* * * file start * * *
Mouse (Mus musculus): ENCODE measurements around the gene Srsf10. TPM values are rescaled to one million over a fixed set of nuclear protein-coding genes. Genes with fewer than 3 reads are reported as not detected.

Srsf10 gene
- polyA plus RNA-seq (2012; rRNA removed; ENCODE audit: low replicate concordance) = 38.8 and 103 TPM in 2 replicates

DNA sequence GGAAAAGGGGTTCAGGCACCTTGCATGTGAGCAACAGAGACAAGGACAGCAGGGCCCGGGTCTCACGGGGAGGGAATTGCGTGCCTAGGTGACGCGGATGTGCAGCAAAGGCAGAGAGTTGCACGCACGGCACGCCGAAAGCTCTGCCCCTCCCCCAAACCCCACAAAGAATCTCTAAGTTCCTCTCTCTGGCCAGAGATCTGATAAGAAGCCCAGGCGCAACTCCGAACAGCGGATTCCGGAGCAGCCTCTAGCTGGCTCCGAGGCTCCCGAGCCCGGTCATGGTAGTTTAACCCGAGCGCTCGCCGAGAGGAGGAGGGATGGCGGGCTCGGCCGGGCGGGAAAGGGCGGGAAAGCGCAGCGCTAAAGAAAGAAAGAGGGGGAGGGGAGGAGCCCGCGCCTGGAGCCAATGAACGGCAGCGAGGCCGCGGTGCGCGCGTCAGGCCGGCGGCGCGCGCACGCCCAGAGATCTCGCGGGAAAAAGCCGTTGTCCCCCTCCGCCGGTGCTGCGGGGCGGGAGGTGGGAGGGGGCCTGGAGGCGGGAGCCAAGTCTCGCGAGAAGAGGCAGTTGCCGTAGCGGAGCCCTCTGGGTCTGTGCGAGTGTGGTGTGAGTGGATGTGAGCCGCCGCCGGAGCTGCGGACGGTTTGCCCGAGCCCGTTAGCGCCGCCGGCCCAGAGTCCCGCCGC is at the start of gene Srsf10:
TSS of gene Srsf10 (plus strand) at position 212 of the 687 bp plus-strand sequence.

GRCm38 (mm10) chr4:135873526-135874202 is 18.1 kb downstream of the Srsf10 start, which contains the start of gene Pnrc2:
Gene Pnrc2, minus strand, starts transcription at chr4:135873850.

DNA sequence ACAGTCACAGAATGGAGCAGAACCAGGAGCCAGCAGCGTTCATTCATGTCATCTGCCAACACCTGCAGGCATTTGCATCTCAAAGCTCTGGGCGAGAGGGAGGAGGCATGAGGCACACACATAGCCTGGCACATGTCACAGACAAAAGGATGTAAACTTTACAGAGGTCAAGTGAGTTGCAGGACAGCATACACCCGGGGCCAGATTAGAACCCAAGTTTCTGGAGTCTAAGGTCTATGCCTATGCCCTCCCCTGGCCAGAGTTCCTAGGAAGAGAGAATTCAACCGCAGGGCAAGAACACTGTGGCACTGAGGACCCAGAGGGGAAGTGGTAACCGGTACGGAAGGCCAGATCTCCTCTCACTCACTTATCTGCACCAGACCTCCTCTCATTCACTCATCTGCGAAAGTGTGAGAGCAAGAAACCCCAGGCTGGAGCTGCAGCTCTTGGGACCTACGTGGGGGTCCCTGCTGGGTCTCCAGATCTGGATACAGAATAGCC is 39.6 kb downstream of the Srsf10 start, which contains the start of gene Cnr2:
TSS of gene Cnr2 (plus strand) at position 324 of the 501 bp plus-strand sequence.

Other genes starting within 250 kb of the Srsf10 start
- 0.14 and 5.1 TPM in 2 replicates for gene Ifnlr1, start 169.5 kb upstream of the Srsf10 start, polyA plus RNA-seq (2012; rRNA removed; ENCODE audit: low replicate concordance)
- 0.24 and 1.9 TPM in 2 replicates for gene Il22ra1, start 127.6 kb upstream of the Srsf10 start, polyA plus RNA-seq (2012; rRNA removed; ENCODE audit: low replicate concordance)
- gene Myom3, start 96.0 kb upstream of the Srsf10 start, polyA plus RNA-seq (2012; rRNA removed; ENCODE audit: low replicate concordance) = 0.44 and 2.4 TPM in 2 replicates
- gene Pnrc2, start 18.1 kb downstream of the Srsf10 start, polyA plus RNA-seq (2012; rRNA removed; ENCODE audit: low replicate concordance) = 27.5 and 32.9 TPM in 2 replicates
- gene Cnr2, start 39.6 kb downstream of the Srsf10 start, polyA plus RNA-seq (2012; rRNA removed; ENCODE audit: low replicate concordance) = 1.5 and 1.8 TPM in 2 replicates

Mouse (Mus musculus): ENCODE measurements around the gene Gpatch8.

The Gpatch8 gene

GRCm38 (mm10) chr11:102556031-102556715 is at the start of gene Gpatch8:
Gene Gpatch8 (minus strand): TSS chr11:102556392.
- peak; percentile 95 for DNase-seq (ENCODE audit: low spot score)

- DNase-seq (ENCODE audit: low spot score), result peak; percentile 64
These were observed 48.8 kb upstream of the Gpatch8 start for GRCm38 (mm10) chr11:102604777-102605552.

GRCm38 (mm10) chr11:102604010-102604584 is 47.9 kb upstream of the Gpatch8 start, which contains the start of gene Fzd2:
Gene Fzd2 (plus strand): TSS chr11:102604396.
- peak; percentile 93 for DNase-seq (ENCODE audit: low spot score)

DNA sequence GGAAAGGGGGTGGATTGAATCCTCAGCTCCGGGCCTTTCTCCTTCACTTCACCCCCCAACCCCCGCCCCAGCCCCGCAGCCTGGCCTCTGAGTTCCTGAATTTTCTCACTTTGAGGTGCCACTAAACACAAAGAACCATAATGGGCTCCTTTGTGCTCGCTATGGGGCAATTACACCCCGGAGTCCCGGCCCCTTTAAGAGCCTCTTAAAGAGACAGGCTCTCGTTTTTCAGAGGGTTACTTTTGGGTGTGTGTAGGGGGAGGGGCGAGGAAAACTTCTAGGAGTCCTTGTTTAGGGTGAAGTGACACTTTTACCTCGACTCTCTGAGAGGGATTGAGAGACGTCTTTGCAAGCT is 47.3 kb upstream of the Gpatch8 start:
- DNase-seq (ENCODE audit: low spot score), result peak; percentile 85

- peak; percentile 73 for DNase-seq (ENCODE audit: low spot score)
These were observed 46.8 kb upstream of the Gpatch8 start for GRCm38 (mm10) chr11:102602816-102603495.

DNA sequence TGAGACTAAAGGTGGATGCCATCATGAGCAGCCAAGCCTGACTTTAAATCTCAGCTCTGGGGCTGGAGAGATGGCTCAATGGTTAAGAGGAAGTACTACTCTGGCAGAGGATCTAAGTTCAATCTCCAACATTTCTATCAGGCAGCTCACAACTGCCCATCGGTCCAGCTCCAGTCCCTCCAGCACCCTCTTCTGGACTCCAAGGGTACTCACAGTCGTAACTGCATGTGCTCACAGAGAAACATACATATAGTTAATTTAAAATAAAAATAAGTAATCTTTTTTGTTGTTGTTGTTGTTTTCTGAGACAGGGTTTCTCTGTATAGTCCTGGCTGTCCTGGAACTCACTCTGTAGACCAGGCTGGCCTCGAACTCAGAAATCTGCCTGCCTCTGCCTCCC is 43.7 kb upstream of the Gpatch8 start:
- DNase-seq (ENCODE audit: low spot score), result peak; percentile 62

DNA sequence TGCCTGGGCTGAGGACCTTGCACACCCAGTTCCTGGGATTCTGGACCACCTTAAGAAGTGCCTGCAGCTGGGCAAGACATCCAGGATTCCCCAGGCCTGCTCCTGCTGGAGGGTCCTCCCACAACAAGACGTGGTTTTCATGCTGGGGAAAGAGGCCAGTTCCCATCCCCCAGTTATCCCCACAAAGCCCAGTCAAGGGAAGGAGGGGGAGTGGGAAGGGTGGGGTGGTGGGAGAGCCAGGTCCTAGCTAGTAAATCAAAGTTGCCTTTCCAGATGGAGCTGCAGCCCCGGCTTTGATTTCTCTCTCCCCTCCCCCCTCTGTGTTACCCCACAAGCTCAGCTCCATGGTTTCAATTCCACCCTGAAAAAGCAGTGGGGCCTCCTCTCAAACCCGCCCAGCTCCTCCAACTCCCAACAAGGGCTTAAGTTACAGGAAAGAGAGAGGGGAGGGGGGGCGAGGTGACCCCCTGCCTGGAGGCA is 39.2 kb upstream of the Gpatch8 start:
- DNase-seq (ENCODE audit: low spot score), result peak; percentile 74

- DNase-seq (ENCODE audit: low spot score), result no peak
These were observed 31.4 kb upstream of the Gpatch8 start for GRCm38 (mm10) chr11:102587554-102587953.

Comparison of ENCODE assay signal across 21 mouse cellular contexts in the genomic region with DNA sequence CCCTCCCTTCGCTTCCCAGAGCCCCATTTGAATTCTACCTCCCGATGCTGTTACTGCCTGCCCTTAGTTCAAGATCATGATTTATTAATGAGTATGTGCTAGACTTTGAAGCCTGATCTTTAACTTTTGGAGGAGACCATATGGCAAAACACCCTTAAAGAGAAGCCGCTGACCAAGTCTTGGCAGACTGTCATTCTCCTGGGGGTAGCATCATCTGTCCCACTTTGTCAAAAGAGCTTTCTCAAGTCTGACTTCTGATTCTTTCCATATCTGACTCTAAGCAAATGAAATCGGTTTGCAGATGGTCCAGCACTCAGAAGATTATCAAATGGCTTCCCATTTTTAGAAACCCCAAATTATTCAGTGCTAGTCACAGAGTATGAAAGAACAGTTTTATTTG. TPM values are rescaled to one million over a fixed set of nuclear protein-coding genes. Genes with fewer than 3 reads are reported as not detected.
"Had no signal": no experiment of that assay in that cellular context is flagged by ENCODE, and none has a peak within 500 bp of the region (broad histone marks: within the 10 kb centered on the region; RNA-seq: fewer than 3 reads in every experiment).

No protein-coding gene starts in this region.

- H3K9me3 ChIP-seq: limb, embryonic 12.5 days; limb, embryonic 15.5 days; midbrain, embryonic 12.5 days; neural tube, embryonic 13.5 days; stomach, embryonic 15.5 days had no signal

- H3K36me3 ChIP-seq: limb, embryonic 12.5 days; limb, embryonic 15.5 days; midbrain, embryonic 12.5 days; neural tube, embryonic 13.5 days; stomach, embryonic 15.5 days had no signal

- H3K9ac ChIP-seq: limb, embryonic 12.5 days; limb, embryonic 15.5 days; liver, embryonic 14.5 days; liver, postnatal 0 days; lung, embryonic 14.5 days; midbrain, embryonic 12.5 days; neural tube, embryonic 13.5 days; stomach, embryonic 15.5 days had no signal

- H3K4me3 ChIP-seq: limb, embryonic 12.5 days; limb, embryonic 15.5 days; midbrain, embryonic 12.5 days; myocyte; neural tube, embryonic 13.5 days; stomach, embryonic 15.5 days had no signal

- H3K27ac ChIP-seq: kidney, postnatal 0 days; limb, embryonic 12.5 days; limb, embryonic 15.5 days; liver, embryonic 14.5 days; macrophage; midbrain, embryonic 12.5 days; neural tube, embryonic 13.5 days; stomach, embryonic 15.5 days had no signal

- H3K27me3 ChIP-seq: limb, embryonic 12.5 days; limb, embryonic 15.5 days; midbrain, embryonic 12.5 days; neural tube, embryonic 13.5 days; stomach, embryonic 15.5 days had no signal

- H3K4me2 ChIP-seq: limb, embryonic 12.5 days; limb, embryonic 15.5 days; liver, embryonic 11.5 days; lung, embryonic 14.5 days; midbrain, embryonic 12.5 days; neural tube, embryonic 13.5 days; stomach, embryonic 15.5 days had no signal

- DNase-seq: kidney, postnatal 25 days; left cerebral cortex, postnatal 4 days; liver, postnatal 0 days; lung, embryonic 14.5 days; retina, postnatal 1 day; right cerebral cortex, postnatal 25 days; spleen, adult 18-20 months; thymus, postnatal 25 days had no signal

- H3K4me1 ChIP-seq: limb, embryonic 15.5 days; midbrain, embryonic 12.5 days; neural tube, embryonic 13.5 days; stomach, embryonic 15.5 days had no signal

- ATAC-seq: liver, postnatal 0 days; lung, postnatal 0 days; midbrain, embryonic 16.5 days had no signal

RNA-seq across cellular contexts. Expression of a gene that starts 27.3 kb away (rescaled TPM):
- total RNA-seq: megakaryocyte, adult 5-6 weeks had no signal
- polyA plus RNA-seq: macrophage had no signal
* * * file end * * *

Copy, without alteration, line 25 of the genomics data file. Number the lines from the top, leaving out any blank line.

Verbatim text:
- peak; percentile 93 for DNase-seq (ENCODE audit: low spot score)